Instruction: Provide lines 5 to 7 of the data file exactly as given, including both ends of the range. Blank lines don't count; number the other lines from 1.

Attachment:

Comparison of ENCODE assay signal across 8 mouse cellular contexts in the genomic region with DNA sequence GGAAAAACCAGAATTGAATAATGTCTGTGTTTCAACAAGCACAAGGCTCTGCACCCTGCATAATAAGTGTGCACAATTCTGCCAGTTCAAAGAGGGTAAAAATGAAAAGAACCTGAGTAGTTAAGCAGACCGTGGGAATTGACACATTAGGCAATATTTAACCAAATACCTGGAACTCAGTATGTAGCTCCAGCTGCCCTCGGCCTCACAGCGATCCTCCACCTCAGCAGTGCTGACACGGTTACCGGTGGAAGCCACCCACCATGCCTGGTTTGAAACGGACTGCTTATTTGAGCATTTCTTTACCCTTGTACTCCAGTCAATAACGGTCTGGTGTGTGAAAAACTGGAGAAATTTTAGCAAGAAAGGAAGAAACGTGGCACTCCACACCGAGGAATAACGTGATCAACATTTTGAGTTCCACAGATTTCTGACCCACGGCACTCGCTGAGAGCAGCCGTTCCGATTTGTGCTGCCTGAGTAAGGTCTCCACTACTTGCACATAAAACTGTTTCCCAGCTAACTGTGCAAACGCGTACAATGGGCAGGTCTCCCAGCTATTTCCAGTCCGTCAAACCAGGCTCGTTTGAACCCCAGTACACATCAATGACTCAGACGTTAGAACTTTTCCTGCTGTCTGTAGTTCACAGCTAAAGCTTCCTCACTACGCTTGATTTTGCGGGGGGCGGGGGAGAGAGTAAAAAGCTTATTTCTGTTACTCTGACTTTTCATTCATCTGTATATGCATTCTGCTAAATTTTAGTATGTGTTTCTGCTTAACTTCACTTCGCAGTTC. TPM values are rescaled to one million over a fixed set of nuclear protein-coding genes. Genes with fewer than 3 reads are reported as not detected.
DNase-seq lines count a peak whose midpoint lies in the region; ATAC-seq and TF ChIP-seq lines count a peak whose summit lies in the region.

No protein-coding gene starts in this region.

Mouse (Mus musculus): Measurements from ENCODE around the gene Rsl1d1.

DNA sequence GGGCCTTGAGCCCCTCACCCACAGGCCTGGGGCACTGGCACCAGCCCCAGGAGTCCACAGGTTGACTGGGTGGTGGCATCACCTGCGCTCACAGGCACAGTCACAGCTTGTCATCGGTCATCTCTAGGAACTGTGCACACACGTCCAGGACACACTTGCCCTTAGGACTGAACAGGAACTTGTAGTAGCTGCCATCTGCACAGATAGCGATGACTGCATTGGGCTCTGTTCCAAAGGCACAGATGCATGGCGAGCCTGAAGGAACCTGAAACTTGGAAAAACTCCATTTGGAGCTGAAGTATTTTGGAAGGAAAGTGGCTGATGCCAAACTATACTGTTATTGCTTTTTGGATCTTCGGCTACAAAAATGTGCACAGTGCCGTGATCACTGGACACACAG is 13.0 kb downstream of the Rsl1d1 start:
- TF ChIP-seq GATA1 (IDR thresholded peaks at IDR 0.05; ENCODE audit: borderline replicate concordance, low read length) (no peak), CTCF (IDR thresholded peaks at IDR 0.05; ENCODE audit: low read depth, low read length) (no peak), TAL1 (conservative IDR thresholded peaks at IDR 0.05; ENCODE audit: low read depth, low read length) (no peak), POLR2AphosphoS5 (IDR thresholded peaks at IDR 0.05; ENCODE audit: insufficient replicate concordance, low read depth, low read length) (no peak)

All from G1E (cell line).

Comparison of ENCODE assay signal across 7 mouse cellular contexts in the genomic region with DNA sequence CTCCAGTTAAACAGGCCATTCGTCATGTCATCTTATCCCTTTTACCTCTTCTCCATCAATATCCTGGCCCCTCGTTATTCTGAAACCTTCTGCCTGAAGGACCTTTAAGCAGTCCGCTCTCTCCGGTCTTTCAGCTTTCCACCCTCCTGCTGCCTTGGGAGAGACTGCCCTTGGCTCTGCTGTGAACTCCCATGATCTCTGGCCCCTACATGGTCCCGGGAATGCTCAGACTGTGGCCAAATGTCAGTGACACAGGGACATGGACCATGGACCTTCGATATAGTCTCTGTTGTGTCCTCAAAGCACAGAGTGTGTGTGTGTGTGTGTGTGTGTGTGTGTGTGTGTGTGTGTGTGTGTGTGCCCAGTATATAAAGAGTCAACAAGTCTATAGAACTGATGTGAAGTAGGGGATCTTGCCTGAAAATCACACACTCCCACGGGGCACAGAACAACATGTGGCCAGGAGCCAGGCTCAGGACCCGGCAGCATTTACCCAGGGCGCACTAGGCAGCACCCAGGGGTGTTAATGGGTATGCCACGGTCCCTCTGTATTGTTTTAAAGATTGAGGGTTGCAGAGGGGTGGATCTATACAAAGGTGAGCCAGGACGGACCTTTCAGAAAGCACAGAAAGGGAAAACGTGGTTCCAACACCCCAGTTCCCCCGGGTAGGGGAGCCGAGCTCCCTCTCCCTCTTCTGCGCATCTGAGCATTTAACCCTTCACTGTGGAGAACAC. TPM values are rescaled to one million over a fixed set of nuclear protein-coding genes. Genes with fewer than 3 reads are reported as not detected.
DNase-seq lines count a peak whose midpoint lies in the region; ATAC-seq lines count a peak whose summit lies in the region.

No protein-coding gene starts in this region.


DNA sequence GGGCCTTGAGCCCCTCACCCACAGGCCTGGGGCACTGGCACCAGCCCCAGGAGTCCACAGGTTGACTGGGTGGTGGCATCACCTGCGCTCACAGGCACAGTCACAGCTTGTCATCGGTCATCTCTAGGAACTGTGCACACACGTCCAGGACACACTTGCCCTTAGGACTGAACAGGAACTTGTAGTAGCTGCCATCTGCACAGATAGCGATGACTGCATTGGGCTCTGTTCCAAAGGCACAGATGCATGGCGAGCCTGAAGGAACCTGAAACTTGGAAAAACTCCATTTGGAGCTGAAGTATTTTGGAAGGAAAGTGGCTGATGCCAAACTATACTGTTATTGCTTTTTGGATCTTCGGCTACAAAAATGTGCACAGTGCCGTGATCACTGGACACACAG is 13.0 kb downstream of the Rsl1d1 start:
- TF ChIP-seq GATA1 (IDR thresholded peaks at IDR 0.05; ENCODE audit: borderline replicate concordance, low read length) (no peak), CTCF (IDR thresholded peaks at IDR 0.05; ENCODE audit: low read depth, low read length) (no peak), TAL1 (conservative IDR thresholded peaks at IDR 0.05; ENCODE audit: low read depth, low read length) (no peak), POLR2AphosphoS5 (IDR thresholded peaks at IDR 0.05; ENCODE audit: insufficient replicate concordance, low read depth, low read length) (no peak)

All from G1E (cell line).